3 Wealth Planning Tips for the Self-Employed

3 Wealth Planning Tips for the Self-Employed

We could talk for days about the perks of being your own boss. But have you considered how a self-employed lifestyle could impact your long-term financial plan? Don’t overlook these three key areas if you’re working for yourself.

Published by Motley Fool Wealth Management Originally posted on Tue, Sep 6, 2022 Last updated on January 10, 2024

read time 6 min read

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If you are considering going out on your own, or you’re already your own boss, you are part of a growing trend. Roughly 64.6 million Americans reported some degree of self-employment in 2022.1 

If you take this big step, don’t overlook that some important perks of a traditional job—such as retirement savings plans and insurance—will no longer be provided to you. But because these could be key components of your long-term security, neglecting them could cause you hardship down the line that may diminish the joy and success of your self-employed lifestyle.

Fortunately, they are not hard to put in place. We think enjoying both freedom and long-term financial security while being self-employed comes down to three key areas.

The key areas to shore up as a self-employed individual

Long-term financial security hinges on planning for your wealth later in life, including Social Security, retirement savings, and insurance protection. Here are the ins and outs of each.

1. Social Security

In traditional jobs, the employer and employee each pay 6.2% of the employee’s net income into Social Security and 1.45% into Medicare. This is taken from each paycheck before it comes to an employee. Assuming working individuals make 10 years of these payments (40 quarters), they’ll receive Social Security checks in retirement based on their contributions.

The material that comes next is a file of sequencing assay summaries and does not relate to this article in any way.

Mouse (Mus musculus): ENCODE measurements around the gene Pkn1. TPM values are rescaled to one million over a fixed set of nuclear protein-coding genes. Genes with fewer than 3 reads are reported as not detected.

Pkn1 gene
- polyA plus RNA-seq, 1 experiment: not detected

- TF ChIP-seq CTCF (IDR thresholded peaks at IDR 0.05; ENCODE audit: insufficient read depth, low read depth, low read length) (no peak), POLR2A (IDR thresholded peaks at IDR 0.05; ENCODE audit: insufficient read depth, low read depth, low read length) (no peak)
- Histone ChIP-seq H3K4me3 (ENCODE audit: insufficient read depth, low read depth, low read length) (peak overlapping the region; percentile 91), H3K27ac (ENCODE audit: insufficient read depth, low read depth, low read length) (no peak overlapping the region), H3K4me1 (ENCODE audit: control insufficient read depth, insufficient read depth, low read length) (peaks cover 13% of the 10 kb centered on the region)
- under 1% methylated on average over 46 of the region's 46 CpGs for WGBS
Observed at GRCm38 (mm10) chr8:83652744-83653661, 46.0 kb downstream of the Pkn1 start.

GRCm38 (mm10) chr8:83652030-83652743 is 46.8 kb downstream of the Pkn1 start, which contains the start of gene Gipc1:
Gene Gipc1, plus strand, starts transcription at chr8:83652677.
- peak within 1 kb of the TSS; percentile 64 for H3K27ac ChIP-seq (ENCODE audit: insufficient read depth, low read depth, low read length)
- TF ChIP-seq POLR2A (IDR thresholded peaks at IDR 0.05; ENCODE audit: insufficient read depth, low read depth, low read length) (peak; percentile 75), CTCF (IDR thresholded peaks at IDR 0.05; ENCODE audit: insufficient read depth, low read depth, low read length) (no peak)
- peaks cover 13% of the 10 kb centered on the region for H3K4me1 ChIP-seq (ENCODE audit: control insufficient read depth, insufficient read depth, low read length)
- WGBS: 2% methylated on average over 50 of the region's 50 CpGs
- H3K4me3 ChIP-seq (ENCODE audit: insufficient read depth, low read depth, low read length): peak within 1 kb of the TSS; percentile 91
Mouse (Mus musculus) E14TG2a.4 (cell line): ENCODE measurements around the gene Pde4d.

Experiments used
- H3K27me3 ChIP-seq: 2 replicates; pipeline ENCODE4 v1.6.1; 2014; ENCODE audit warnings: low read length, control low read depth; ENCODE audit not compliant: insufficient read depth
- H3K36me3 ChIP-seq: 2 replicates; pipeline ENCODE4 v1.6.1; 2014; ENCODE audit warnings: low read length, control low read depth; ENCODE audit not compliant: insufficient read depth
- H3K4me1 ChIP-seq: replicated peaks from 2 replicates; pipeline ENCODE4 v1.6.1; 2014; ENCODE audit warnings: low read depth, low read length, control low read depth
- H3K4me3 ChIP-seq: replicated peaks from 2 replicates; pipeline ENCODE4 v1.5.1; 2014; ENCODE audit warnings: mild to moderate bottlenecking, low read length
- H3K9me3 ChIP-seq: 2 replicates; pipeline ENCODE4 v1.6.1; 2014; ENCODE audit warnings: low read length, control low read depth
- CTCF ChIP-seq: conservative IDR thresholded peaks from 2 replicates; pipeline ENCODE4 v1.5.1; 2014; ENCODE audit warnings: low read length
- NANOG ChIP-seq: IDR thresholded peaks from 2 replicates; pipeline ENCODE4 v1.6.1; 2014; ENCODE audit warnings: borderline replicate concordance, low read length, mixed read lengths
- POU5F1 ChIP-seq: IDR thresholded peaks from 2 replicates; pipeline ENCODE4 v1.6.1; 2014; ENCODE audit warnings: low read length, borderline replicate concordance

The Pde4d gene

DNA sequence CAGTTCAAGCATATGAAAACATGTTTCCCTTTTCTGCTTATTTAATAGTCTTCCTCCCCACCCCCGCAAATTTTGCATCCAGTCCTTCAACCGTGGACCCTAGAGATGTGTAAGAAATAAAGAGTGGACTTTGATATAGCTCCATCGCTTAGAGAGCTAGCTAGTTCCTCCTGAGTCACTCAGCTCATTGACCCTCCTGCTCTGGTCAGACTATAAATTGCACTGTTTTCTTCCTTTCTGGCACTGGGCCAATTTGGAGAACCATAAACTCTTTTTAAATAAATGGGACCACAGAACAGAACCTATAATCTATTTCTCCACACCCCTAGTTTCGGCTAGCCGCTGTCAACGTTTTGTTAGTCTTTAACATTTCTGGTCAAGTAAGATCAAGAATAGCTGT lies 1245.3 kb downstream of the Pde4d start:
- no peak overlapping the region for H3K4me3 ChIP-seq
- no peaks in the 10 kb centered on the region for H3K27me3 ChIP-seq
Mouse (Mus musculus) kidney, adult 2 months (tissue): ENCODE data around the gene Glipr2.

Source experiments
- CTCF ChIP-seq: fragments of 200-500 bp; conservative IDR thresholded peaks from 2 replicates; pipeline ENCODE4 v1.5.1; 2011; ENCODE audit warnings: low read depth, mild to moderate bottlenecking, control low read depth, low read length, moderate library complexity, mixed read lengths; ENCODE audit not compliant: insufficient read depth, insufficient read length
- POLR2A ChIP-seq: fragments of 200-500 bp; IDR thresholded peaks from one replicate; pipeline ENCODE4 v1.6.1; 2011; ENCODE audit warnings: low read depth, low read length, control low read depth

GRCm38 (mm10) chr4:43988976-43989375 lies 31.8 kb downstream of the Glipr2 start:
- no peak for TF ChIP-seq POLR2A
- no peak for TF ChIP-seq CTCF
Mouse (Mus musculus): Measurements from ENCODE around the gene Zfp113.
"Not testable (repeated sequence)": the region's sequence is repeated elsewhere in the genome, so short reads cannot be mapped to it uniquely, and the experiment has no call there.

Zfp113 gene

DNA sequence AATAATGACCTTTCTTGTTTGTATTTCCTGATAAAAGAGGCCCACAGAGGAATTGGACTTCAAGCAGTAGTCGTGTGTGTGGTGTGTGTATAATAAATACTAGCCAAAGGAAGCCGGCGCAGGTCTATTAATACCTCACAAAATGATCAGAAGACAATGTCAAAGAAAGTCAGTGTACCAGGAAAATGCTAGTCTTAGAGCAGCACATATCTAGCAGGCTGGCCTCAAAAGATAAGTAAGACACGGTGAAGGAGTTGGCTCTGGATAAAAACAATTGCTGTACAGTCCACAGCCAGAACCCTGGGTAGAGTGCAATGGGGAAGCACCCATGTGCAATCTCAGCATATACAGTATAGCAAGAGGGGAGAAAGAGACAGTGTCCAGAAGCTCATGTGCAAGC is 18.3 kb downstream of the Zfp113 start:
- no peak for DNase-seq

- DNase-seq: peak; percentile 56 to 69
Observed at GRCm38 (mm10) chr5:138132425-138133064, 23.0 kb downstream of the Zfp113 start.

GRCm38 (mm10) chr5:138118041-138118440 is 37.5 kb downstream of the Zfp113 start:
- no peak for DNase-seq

But how does it work for self-employed people?

If you continue to pay into the system (and make at least 40 quarters of payments in your lifetime), you will receive checks based on your highest 35 years of reported wages.

But since you are now your own employer, you need to make the payments on your own (instead of having them automatically withdrawn from your paycheck). Many self-employed people do this at the end of the year—in their tax returns—instead of with each paycheck. This is fine but requires a bigger payout all at once, so consider paying more often if you want to budget better.

Another difference is, that self-employed workers must pay both the employer’s and employee’s portion, or 15.3% of taxable income. The employer’s portion is a deductible expense, somewhat lowering this cost.

Remember an important tradeoff: While the self-employed are often encouraged to claim every business expense possible to lessen taxable income each year, this also reduces your Social Security payment later in life. Should you report fewer expenses now to get more benefits later? It’s hard to calculate, but the benefit of doing this is greater for those with lower incomes than those with higher incomes.2

2. Retirement savings

Another big change when self-employed is funding your retirement.

In a traditional job, many employers offer a retirement plan that automatically takes pre-tax contributions from workers’ paychecks. They may also provide a matching contribution.

Now that you are self-employed, you need to do this yourself. Our advice—don’t stop contributing! You can set up your own plan or contribute to various retirement accounts. Here are a few to consider:

  • Individual 401(k). One of the best options for self-employed people working alone is an Individual 401(k). As with Social Security, you are now considered both the employee and employer. But this time, it works to your advantage.

    As a self-employed “employee,” you can contribute the same amount as those with a company 401(k)—$22,500 pre-tax earnings per year plus a $7,500 catch-up if you're 50 or older. But as the “employer” also, you can now make an additional contribution of 25% of your salary, for a total contribution of up to $66,000 per year (or $73,000 for those 50 and over).

    If you have employees, though, this may not be your best option, as your contribution will be limited to how much you contribute for your employees.